You can also save config in serverless.yml file
custom: smConfig: build: scope: local
all feature build (local scope)
# Building all local features $ sls m build
Single feature build (local scope)
# Building a single feature $ sls m build -f jedi -s local
All features build global scope
# Building all features with global scope $ sls m build -s global
The deploy command helps in deploying serverless projects to AWS (it uses
sls deploy command)
This command comes with four options
--sm-parallel: Specify if you want to deploy parallel (will only run in parallel when doing multiple deployments)
--sm-scope: Specify if you want to deploy local features or global
--sm-features: Specify the local features you want to deploy (comma separated if multiple)
Saving deploy Config in serverless.yml
You can also save config in serverless.yml file
custom: smConfig: deploy: scope: local parallel: true ignoreBuild: true
Deploy all features locally
# deploy all local features $ sls m deploy
Deploy all features globally
# deploy all global features $ sls m deploy --sm-scope global
Deploy single feature
# deploy all global features $ sls m deploy --sm-features jedi
Deploy Multiple features
# deploy all global features $ sls m deploy --sm-features jedi,sith,dark_side
Deploy Multiple features in sequence
# deploy all global features $ sls m deploy --sm-features jedi,sith,dark_side --sm-parallel false
In the past few years, especially after Amazon Web Services (AWS) introduced its Lambda platform, serverless architecture became the business realm’s buzzword. The increasing popularity of serverless applications saw market leaders like Netflix, Airbnb, Nike, etc., adopting the serverless architecture to handle their backend functions better. Moreover, serverless architecture’s market size is expected to reach a whopping $9.17 billion by the year 2023.
Why use serverless computing?
As a business it is best to approach a professional mobile app development company to build apps that are deployed on various servers; nevertheless, businesses should understand that the benefits of the serverless applications lie in the possibility it promises ideal business implementations and not in the hype created by cloud vendors. With the serverless architecture, the developers can easily code arbitrary codes on-demand without worrying about the underlying hardware.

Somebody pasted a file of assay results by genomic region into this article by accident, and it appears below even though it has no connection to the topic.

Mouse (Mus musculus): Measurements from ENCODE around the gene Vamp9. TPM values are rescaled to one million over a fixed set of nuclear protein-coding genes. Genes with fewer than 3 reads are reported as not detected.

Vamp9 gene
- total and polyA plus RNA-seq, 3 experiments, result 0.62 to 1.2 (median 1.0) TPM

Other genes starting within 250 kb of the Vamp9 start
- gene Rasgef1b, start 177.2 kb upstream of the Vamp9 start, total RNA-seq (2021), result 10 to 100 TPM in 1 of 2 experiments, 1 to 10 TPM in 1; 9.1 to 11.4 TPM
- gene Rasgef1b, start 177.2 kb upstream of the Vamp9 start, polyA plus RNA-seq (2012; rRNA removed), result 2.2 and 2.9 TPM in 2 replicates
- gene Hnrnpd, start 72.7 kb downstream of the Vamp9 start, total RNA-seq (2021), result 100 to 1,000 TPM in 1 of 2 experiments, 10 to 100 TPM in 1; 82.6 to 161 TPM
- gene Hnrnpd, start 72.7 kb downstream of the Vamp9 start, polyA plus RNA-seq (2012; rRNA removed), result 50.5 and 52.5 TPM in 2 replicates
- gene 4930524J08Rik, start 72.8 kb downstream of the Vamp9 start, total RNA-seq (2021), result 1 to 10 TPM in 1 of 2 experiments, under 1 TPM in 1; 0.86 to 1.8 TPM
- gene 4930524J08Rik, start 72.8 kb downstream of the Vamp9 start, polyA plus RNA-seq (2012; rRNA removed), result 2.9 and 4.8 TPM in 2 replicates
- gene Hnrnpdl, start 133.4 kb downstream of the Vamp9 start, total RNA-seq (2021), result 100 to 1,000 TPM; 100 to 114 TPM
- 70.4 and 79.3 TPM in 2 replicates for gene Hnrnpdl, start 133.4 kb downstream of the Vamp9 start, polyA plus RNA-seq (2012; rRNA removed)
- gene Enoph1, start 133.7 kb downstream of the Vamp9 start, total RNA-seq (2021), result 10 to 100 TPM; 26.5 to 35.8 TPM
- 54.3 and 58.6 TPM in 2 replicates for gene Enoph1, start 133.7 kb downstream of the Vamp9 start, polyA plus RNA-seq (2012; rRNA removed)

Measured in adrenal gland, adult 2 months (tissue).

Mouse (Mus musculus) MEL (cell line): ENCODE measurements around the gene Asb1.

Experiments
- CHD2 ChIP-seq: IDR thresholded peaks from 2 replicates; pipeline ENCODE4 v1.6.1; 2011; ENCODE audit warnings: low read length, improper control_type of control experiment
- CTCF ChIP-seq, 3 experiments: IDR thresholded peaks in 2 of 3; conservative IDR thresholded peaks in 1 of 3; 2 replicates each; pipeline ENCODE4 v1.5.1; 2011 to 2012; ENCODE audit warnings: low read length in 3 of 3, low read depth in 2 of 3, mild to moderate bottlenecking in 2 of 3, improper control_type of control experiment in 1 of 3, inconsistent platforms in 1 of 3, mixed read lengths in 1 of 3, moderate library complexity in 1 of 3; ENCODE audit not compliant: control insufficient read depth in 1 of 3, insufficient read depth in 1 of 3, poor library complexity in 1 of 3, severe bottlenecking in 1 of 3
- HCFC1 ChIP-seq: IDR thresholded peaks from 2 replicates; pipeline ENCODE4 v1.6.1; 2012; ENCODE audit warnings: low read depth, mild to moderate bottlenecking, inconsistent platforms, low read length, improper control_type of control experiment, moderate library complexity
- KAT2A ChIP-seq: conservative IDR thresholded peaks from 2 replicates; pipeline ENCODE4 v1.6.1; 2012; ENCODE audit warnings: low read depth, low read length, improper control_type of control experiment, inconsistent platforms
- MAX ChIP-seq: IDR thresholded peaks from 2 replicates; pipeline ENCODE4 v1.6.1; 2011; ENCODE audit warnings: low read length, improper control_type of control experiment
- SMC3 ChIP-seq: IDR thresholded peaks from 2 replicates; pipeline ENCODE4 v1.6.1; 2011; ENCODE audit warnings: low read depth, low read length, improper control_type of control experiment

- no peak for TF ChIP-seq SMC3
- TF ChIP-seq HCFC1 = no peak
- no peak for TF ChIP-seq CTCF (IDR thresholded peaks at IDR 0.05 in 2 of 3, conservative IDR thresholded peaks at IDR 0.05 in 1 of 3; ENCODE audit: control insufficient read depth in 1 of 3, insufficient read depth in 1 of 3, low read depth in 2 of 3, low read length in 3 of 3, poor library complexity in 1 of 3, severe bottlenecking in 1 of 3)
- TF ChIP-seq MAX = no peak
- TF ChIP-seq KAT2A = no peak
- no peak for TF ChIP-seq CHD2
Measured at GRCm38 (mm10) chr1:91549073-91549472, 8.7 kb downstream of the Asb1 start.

But as is the case with all game-changing trends, many businesses opt for serverless applications just for the sake of being up-to-date with their peers without thinking about the actual need of their business.
The serverless applications work well with stateless use cases, the cases which execute cleanly and give the next operation in a sequence. On the other hand, the serverless architecture is not fit for predictable applications where there is a lot of reading and writing in the backend system.
Another benefit of working with the serverless software architecture is that the third-party service provider will charge based on the total number of requests. As the number of requests increases, the charge is bound to increase, but then it will cost significantly less than a dedicated IT infrastructure.
Defining serverless software architecture
In serverless software architecture, the application logic is implemented in an environment where operating systems, servers, or virtual machines are not visible. Although where the application logic is executed is running on any operating system which uses physical servers. But the difference here is that managing the infrastructure is the soul of the service provider and the mobile app developer focuses only on writing the codes.
There are two different approaches when it comes to serverless applications. They are
Backend as a service (BaaS)
Function as a service (FaaS)
Moreover, other examples of third-party services are Autho, AWS Cognito (authentication as a service), Amazon Kinesis, Keen IO (analytics as a service), and many more.
FaaS serverless architecture is majorly used with microservices architecture as it renders everything to the organization. AWS Lambda, Google Cloud functions, etc., are some of the examples of FaaS implementation.
Pros of Serverless applications
There are specific ways in which serverless applications can redefine the way business is done in the modern age and has some distinct advantages over the traditional could platforms. Here are a few –
🔹 Highly Scalable
The flexible nature of the serverless architecture makes it ideal for scaling the applications. The serverless application’s benefit is that it allows the vendor to run each of the functions in separate containers, allowing optimizing them automatically and effectively. Moreover, unlike in the traditional cloud, one doesn’t need to purchase a certain number of resources in serverless applications and can be as flexible as possible.